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Neximage 5 - more questions


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Hello, just have one night of experience with my Neximage 5 and 2.5 weeks of experience of ever owning a telescope.

So, ya, I have questions!

here are a few...I'm using Icap that came with the Neximage 5 for capture, mucking about with Sharpcap also...

1. what is binning with regards to video capture? When do I use it?

2. Should I dial back framerates for planetary capture? It keeps defaulting to 30+ when I change resolutions in icap (but doesn't seem to capture at that anyways, I am guessing that is hardware based)

3. Less exposure and more gain or vice versa to have better stacking quality?

4. What codec should I use, or uncompressed? Registax keeps choking on my uncompressed ones...and some codecs are causing errors. I'm thinking uncompressed but keeping it under a gig file is the answer?

5. Resolution? Does a lower resolution use more pixels per object as it's filling more of the screen/using entire detector for the planet or better higher resolution/finer pixel depth? My mind says use the 640x480, but I am unsure.

6. Can you use a Bahntinov Mask for focusing on planets as well as stars? Haven't tried it yet.

7. RGB 24 vs 32...seems to make easier to manage files using 24, I'm guessing this is color depth. The Y800 appears to be B and W?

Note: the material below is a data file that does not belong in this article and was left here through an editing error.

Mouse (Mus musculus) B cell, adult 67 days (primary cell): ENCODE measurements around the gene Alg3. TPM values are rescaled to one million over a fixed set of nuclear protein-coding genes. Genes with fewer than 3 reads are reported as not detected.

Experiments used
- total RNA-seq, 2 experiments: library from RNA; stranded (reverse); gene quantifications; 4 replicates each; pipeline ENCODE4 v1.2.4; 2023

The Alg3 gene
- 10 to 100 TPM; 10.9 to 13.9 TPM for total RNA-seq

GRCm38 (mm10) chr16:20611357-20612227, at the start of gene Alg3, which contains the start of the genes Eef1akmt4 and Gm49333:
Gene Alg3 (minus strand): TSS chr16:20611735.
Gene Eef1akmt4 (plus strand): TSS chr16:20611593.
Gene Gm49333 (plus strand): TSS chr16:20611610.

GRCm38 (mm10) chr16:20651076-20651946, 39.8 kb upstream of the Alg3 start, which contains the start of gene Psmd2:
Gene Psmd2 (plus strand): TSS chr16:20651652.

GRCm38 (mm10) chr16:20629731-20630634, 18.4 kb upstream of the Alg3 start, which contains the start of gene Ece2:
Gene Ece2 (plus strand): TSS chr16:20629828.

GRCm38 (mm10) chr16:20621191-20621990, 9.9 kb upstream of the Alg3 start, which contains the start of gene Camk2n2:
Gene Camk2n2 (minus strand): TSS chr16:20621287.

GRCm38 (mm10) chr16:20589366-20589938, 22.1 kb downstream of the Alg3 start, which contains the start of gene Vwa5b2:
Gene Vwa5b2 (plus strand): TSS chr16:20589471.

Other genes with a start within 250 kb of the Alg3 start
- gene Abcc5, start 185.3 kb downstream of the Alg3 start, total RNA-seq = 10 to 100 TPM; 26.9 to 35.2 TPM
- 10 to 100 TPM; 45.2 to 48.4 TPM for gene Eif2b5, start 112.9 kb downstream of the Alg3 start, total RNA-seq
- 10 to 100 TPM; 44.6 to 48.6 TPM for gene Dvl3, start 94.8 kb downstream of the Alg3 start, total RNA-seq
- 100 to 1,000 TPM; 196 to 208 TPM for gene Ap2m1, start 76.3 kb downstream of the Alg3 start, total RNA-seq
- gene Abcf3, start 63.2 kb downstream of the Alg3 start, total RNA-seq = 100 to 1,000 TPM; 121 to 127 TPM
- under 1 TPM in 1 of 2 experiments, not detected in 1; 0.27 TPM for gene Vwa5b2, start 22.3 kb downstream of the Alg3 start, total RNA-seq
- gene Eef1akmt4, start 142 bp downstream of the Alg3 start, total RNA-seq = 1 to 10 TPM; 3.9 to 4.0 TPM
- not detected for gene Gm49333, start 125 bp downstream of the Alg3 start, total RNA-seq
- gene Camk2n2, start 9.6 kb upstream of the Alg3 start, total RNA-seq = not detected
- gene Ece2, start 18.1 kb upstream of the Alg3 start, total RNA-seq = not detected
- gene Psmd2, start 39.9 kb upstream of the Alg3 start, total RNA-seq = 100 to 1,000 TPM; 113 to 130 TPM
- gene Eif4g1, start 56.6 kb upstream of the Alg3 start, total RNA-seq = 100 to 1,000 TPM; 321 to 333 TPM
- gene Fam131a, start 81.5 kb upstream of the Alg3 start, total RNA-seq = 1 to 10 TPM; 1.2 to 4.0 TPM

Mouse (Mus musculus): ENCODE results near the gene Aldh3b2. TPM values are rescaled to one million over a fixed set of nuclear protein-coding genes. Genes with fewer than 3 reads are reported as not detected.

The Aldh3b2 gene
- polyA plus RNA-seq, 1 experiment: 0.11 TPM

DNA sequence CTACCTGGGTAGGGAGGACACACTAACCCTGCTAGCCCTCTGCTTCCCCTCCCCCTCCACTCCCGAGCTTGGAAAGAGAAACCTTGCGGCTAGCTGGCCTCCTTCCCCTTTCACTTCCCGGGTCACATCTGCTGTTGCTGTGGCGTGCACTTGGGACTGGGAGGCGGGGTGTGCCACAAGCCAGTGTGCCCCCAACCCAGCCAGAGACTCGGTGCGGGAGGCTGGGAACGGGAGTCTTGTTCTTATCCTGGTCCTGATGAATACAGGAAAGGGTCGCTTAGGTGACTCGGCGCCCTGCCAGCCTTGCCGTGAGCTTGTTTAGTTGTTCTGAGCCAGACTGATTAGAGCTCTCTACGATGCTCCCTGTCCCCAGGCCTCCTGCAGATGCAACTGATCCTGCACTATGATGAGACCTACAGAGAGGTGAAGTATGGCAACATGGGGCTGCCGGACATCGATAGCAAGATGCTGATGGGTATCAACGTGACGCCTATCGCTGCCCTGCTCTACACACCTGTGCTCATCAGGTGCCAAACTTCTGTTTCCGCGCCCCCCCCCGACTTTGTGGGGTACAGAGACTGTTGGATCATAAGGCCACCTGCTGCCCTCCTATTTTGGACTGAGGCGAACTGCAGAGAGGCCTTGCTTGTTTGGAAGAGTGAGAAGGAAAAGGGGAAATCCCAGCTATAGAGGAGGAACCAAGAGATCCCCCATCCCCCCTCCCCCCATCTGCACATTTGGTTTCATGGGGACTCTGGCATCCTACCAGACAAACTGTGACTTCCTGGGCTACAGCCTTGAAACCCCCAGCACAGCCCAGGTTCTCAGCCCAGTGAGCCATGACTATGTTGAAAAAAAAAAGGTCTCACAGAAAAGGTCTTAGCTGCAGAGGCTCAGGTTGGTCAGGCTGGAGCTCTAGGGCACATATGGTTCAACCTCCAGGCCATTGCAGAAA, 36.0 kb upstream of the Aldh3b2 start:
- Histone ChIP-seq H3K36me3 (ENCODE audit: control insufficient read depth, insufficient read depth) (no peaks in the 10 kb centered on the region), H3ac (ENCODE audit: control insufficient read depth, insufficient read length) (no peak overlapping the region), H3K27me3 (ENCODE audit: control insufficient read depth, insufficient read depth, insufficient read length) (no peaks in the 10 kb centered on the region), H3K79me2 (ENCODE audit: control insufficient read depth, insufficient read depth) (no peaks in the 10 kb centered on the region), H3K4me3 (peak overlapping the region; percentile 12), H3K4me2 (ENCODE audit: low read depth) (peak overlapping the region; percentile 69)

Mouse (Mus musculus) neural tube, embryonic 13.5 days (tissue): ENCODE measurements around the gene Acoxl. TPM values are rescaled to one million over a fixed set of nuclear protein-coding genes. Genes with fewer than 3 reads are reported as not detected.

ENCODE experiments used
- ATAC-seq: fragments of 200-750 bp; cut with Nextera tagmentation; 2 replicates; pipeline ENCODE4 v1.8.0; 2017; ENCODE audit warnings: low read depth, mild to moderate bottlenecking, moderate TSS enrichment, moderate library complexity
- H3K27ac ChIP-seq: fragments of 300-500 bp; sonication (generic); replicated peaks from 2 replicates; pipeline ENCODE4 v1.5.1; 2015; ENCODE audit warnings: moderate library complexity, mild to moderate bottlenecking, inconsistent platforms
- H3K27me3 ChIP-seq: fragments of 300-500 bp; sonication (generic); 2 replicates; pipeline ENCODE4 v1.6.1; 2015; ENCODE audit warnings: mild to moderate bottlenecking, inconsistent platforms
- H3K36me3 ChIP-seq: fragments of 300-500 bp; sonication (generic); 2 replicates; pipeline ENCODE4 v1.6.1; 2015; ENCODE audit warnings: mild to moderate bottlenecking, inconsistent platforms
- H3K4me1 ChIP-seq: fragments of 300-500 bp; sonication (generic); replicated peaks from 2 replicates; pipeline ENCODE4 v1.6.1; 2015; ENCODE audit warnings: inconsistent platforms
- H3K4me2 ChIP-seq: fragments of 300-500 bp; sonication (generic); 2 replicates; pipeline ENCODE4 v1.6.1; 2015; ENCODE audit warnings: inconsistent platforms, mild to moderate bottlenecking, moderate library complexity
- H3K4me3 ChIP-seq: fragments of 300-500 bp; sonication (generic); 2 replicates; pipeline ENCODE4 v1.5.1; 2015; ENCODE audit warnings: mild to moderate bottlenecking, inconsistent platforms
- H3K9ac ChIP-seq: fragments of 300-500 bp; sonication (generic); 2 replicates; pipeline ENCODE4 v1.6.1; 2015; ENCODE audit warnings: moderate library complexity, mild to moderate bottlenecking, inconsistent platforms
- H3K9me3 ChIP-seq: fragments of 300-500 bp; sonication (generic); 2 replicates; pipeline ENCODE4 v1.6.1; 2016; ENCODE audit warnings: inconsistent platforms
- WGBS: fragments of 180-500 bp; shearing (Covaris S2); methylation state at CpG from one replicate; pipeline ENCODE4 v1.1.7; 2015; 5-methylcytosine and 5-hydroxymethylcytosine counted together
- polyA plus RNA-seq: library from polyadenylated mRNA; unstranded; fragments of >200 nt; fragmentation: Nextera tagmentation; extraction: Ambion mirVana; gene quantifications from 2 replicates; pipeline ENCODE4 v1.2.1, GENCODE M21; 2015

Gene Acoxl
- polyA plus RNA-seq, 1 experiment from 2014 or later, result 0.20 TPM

Thanks! Here's my first neximage shot from last night...still trying to process the other vid files but I may need to cut them down - they're choking Registax

Saturn, Neximage 5

Jeremy In NY

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I originally posted this in the wrong area I think :p Hello, just have one night of experience with my Neximage 5 and 2.5 weeks of experience of ever owning a telescope.

So, ya, I have questions!

here are a few...I'm using Icap that came with the Neximage 5 for capture, mucking about with Sharpcap also...

1. what is binning with regards to video capture? When do I use it?

2. Should I dial back framerates for planetary capture? It keeps defaulting to 30+ when I change resolutions in icap (but doesn't seem to capture at that anyways, I am guessing that is hardware based)

3. Less exposure and more gain or vice versa to have better stacking quality?

4. What codec should I use, or uncompressed? Registax keeps choking on my uncompressed ones...and some codecs are causing errors. I'm thinking uncompressed but keeping it under a gig file is the answer?

5. Resolution? Does a lower resolution use more pixels per object as it's filling more of the screen/using entire detector for the planet or better higher resolution/finer pixel depth? My mind says use the 640x480, but I am unsure.

6. Can you use a Bahntinov Mask for focusing on planets as well as stars? Haven't tried it yet.